DSEM: Great [fictional] Villains

Tools for Researching Literature
Indexes/Databases:
  • MLA Bibliography
    Indexes scholarly materials in journals and essay collections on literature, film, drama and language, 1926 to present.
  • Literature Resource Center
    Author biographies, work overviews, literary criticism and bibliographies.
To Find Books
Go to the Drew Library Catalog
 and search "Hamlet" but pull down the search option for subjects:


Book records in the catalog will either show you the library floor and call number to find the book on, or a link to the book if it's an electronic book:


Not sure where to search? 
Try Scholar Search , which does a search across most of the articles and books the library owns, but is not as precise as MLA, or other databases.
Searching by subject
Looking for fictional villains?
You can try:
  • villains in literature
  • evil in literature
  • villains in fiction
  • fictional villains
Or just search by the name of your villain.

Not sure what subject heading to use in the library catalog ( librarycat.drew.edu )? Try the advanced search:
Advancded search screen

Then type in the term you want to search for. The Advanced search will bring up a list of subject headings with that word in them (and the number of books under that subject heading). Click on the links to see those books:
Advanced Search for subjects containing the word villain
 
Finding full text of articles
If you are searching in Scholar Search or MLA, you will see both books and articles.
Some articles will give you a direct link to the PDF or HTML or Linked full text; some items will be not in our collection and you'll be directed to request them through Interlibrary Loan; but for many, you'll need to click Find it @Drew to see whether it's available electronically:



When you click Find it @Drew you will be taken to a page that will offer you a list of links to the resource in our electronic journal holdings. (Sometimes we have a journal article via more than one database; that's why you see multiple links. Click one of the links to get to the full text:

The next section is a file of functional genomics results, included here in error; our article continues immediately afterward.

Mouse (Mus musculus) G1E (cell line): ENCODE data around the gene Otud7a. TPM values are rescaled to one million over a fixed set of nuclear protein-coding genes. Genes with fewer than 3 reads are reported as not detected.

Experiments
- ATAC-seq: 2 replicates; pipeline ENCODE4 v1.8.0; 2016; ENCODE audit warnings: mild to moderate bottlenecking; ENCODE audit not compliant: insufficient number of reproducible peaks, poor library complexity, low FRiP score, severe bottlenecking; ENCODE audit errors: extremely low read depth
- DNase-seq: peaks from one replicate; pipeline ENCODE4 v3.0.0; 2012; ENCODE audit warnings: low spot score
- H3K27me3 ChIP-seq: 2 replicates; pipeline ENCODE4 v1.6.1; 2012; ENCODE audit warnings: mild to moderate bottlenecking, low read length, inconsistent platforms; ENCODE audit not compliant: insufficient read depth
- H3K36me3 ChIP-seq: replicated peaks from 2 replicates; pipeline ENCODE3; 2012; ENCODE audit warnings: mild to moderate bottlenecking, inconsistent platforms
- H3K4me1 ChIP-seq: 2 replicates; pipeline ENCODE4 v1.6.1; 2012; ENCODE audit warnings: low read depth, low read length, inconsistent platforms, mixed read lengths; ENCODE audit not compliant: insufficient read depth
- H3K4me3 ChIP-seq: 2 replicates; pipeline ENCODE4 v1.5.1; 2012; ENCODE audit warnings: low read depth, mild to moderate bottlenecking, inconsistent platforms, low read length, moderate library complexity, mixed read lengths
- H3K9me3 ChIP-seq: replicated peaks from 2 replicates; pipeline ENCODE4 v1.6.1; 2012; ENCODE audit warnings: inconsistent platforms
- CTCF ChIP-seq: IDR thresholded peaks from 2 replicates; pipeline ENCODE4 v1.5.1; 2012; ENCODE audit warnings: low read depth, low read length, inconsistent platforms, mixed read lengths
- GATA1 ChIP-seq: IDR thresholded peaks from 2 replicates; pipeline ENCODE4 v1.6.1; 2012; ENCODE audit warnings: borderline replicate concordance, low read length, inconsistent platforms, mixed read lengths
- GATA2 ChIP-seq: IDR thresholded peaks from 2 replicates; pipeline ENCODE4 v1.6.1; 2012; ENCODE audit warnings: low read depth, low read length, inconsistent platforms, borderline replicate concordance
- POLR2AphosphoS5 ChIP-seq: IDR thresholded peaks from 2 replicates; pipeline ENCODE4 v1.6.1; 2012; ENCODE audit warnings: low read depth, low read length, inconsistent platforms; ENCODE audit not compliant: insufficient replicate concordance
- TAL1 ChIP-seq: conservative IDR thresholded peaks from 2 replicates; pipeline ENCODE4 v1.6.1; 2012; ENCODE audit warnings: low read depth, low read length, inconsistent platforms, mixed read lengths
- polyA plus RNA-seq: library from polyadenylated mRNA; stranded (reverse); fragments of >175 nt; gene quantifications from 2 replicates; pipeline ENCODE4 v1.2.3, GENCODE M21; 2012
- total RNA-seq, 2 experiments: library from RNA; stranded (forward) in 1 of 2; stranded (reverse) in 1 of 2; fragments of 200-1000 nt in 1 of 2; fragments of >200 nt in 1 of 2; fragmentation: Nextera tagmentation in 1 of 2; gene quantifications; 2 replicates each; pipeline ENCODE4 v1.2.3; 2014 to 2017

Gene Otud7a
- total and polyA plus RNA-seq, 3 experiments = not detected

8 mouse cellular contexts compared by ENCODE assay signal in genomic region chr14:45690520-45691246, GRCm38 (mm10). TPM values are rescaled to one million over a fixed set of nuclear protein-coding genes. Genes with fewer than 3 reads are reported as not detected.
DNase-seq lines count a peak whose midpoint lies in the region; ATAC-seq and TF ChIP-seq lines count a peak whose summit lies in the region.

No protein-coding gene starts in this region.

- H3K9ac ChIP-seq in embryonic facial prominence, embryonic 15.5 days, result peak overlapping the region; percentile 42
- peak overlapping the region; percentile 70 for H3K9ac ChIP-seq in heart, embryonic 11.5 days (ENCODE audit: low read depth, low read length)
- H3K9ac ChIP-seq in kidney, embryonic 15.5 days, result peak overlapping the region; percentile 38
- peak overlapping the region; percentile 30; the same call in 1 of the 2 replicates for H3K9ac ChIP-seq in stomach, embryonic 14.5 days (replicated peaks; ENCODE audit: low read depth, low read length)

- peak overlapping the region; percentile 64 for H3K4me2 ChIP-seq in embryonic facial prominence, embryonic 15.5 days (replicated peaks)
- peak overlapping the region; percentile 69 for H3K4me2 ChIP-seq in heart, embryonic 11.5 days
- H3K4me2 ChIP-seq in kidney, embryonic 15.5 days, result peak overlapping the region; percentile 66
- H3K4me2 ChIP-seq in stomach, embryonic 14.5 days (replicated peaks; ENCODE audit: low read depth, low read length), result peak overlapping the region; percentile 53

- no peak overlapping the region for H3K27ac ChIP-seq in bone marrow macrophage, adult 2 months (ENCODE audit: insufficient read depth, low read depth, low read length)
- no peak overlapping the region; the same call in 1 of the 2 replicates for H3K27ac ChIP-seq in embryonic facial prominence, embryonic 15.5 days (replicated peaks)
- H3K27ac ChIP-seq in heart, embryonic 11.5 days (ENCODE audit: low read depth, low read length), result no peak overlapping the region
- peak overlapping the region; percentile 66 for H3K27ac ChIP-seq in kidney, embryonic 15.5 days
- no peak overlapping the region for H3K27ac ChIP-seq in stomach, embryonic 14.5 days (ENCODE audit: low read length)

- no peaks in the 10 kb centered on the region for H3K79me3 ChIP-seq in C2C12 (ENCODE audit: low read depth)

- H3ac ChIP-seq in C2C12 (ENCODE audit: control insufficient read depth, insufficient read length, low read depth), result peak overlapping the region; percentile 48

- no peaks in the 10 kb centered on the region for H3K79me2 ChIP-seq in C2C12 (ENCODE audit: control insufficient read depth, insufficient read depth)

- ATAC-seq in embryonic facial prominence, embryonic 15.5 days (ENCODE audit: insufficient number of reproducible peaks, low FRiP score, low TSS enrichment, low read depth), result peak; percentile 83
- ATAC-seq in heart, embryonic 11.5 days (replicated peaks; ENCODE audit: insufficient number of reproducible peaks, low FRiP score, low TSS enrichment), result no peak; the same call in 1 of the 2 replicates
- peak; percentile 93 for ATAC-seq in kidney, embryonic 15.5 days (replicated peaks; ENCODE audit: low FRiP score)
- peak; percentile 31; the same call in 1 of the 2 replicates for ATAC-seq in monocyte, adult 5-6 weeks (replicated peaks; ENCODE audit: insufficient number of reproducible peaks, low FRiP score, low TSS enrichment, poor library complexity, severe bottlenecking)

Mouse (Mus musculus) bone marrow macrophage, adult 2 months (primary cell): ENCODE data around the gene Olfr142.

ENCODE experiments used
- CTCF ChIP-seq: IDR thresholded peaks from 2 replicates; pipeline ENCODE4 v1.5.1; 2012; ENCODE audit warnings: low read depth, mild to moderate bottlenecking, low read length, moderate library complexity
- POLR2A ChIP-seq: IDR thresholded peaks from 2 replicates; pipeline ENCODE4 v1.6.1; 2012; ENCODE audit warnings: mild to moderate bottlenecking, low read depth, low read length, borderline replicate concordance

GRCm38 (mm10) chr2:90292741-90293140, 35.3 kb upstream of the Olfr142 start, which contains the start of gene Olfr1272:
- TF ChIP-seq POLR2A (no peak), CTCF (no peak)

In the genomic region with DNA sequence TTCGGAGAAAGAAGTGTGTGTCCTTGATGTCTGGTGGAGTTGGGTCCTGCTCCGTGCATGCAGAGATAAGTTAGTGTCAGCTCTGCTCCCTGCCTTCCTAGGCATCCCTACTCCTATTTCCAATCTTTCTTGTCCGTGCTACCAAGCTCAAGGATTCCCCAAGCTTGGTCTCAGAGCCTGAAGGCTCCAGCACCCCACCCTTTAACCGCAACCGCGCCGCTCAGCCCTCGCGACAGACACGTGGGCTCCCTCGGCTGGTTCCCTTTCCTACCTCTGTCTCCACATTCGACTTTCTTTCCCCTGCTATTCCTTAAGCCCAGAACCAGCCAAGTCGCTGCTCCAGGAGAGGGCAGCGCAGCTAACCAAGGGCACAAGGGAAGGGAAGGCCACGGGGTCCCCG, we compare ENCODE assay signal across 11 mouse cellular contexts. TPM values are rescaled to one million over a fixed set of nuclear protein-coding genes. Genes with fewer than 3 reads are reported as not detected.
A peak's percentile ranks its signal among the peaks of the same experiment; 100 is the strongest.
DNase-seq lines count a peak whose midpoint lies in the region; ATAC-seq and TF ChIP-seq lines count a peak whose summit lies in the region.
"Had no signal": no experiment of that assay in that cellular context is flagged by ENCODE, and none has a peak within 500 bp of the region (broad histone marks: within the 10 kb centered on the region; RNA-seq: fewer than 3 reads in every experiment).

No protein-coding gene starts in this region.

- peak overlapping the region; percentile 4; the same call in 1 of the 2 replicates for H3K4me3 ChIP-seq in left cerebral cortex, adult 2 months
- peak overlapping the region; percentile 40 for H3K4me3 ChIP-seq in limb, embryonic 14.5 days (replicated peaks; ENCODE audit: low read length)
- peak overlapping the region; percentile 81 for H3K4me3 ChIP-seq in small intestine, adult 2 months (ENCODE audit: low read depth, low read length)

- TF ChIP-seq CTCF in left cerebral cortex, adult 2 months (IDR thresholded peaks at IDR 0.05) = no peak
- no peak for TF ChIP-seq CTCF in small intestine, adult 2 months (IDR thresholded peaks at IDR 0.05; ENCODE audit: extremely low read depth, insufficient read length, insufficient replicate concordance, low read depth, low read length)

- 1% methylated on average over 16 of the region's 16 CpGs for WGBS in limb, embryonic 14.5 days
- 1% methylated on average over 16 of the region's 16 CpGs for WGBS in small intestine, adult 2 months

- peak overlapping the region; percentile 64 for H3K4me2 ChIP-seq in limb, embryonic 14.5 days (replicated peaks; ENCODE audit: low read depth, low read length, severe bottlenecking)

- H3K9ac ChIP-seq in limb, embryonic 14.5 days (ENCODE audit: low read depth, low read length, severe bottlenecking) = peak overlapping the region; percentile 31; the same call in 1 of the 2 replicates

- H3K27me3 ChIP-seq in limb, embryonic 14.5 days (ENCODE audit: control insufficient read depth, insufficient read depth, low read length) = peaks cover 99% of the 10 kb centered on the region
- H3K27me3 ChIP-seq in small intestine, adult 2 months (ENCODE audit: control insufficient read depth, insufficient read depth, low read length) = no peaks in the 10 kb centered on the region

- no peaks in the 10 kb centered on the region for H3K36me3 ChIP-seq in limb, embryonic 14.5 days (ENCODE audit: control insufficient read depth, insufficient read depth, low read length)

Evaluating Your Sources
Before you use a source, you should check to see if it seems credible and relevant to your topic. Use the title, abstract, publication and author information to see if a source looks promising, then read the text carefully, considering whether it is appropriate for your paper.

For instance, when searching for sources for an academic paper, you're usually looking for:
  • Works by scholars or experts (authorities)-- for instance, for a literature paper, writers who are have advanced degrees in literature. 
  • Works that have been carefully vetted, for instance, in a peer reviewed journal (you can limit your search to 'peer reviewed/scholarly journals')
    • The type of publication the source appears in matters. Newspapers and Magazines are less likely to be accepted; scholarly books, however, are often acceptable. Reference books such as encyclopedias and dictionaries are generally used only to verify facts or background information. 
  • Works that are current with the scholarship in the field -- are they up to date, and factually, do they line up with other scholarly works on the topic? (As Daniel Patrick Moynihan said, 'Everyone's entitled to their own opinion, but not their own facts.')
  • Works that cite the sources where they got their own information: if there's no bibliography or references, view it with extreme suspicion.
  • Works that do analysis rather than expressing an opinion, and which are objective in their approach. ("Comparing the depiction of Loki in the Elder Eddas and in Marvel's Thor Series" would likely be an analysis; "Loki, the most misunderstood villain in the Avengers" is more likely to be an opinion.) Some book reviews may be scholarly, but even scholarly ones are also to be used sparingly and with care. 
  • And most importantly, works which are relevant to the topic you're working on. Even if it has all the right keywords and is scholarly, if the book or article has nothing to do with your topic, it's not going to help you. If it's an article in the Journal of the American Medical Association or Chemical and Engineering News on fictional villains, it's likely off-topic.
  • There are other factors to consider as well. 
It's up to you to decide whether a source is useful; but your professor and the librarians can help you.
Subject Specialist
Picture: Jenne Heise

Jenne Heise
Web Manager
Tel: 973-408- 3675

Book Search
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